Quest for More Lethal U.S. Warship Could Raise Cost
Defense Secretary Chuck Hagel's decision to stop building the current class of coastal warships after 32 vessels and focus on ships with more firepower and protection will result in higher costs, U.S. defense officials said on Monday. Hagel said that given the new threats, he had "considerable reservations" about building all 52 coastal warships as planned, which would account for one-sixth of the future 300-ship Navy. "I recognize the importance of presence, which is tied to the number of ships.
U.S. Navy Urges Senate to Approve LCS Plan
According to a Dec. 14 report from Reuters, four top U.S. Navy officials appeared at a hastily arranged Senate hearing to press for approval of a $9.8b plan to buy 10 new coastal warships each from both Lockheed Martin Corp (LMT.N) and Australia's Austal Ltd (ASB.AX), instead of selecting just one. (Source: Reuters)
LCS 2 Christened
The General Dynamics Littoral Combat Ship Team (GD LCS Team) christened the LCS 2 Independence October 4, on the waters of the at the Austal USA shipyard. Present at the Christening Ceremony were over 1,000 guests and dignitaries. The Ship Sponsor was Doreen A. Scott, wife of the 10th Master Chief Petty Officer of the Navy, Terry D. Scott. She was joined by her daughter, Maid of Honor, Lauren A. Scott, but her daughter, Matron of Honor Ensign Lindsay Fatz, USN, was out of the country on orders.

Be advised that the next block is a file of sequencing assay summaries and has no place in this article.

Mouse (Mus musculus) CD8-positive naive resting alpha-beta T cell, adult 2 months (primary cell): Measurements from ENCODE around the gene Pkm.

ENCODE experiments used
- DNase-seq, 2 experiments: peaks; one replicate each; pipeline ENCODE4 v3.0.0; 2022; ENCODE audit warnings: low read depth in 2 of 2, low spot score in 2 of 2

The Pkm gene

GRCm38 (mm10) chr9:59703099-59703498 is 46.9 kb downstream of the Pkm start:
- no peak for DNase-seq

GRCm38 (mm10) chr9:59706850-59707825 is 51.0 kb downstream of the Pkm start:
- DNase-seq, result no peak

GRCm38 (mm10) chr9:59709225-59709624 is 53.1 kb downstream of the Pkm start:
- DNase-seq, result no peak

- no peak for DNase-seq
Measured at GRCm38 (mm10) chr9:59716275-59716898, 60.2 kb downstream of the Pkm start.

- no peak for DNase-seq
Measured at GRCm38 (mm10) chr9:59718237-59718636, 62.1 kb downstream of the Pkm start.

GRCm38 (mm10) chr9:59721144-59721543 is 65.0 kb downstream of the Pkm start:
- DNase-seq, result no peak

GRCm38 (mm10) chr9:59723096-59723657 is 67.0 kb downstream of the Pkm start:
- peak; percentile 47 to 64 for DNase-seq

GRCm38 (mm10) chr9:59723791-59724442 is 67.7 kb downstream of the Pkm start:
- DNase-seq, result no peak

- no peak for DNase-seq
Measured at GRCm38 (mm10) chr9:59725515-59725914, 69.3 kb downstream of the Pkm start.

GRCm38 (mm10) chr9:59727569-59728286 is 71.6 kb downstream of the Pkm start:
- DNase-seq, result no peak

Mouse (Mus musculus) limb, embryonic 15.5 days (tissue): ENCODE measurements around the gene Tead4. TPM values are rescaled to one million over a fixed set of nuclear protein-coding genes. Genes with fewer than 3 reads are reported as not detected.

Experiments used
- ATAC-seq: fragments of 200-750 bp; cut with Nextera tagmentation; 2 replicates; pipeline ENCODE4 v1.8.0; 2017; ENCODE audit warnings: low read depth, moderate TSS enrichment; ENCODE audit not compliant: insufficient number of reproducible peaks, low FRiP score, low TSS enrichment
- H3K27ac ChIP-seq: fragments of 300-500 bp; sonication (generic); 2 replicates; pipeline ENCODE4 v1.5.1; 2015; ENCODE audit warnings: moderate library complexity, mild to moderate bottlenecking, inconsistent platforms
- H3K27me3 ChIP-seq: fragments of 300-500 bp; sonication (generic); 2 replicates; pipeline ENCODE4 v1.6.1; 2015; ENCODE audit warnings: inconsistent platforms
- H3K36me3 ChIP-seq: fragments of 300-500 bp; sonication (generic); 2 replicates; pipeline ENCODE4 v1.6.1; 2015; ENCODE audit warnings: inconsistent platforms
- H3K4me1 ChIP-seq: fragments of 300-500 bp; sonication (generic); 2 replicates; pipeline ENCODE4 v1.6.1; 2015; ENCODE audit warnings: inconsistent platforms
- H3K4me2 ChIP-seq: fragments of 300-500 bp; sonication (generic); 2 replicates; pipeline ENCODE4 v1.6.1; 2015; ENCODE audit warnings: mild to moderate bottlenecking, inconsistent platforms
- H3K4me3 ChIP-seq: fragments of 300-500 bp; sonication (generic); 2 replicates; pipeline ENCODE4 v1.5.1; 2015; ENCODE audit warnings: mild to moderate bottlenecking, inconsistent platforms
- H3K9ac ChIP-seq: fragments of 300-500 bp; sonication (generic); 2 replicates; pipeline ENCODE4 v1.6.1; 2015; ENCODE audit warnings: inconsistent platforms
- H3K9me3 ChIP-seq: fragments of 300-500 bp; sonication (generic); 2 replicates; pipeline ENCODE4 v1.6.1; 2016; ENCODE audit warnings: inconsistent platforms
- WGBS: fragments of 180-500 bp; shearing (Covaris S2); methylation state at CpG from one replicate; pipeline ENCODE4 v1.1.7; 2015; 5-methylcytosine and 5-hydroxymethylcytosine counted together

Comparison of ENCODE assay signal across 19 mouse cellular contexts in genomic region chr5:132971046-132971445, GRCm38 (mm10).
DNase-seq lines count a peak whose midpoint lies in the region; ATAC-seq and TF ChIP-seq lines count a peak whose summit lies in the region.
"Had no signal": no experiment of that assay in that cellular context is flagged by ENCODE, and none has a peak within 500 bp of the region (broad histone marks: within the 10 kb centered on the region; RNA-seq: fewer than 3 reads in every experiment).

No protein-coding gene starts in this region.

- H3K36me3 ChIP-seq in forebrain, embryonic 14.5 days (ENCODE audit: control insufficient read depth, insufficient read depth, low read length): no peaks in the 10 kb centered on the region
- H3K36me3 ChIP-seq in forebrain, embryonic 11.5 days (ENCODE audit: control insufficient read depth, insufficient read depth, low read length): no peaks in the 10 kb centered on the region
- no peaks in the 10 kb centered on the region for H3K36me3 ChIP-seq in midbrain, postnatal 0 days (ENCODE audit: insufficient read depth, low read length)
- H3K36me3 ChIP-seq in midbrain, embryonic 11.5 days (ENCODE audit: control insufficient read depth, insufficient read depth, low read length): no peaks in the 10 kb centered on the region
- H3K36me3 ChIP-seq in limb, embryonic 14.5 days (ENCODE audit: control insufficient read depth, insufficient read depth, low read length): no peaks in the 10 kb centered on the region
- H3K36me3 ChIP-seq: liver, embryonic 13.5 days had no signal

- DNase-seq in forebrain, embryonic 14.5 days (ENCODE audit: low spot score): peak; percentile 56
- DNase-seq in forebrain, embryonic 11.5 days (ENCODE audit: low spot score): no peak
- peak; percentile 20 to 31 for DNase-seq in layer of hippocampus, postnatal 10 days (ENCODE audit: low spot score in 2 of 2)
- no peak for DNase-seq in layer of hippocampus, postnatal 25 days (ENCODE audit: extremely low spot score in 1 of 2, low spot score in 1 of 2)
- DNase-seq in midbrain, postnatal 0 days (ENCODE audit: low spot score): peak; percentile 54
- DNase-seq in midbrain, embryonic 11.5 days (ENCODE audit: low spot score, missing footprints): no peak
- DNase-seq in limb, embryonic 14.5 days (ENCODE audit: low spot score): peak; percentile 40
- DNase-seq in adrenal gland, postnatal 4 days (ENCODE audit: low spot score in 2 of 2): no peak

Austal USA Secures Candies Vessel Duo
Austal Ltd. has reported that its U.S. operation, Austal USA, has secured a two vessel order for the construction of 150 ft. (45.7 m) aluminum crew supply vessels to operate in the Gulf of Mexico. The vessel pair, which has been ordered by Otto Candies of Des Allemands, La., is scheduled for delivery in early 2002. This new order adds on to the current 82 ft. (25 m) high speed passenger catamaran that Austal USA is constructing for an unnamed owner. The monohull designed vessels will be used to service the offshore industry in the Gulf of Mexico. Operating at a speed of 26 knots, each will house two forward cabins on the main deck to provide seating for 80 passengers; the vessels' aft cargo deck has been designed to carry up to 150 long tons of cargo.
Austal USA to Build Two Supply Vessels for Candies